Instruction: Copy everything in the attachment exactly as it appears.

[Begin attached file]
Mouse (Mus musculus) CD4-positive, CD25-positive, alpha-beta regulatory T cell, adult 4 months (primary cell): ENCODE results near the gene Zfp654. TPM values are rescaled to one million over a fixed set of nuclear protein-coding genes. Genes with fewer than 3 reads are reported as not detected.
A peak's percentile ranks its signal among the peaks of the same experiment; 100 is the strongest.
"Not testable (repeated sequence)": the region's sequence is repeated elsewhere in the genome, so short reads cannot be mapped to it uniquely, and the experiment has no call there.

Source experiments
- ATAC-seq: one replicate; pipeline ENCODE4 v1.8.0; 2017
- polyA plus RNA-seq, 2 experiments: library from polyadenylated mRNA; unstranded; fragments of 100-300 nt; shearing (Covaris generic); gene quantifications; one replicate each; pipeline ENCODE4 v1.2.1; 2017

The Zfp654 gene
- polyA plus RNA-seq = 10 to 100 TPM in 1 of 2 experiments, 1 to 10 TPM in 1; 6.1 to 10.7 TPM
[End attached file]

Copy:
Mouse (Mus musculus) CD4-positive, CD25-positive, alpha-beta regulatory T cell, adult 4 months (primary cell): ENCODE results near the gene Zfp654. TPM values are rescaled to one million over a fixed set of nuclear protein-coding genes. Genes with fewer than 3 reads are reported as not detected.
A peak's percentile ranks its signal among the peaks of the same experiment; 100 is the strongest.
"Not testable (repeated sequence)": the region's sequence is repeated elsewhere in the genome, so short reads cannot be mapped to it uniquely, and the experiment has no call there.

Source experiments
- ATAC-seq: one replicate; pipeline ENCODE4 v1.8.0; 2017
- polyA plus RNA-seq, 2 experiments: library from polyadenylated mRNA; unstranded; fragments of 100-300 nt; shearing (Covaris generic); gene quantifications; one replicate each; pipeline ENCODE4 v1.2.1; 2017

The Zfp654 gene
- polyA plus RNA-seq = 10 to 100 TPM in 1 of 2 experiments, 1 to 10 TPM in 1; 6.1 to 10.7 TPM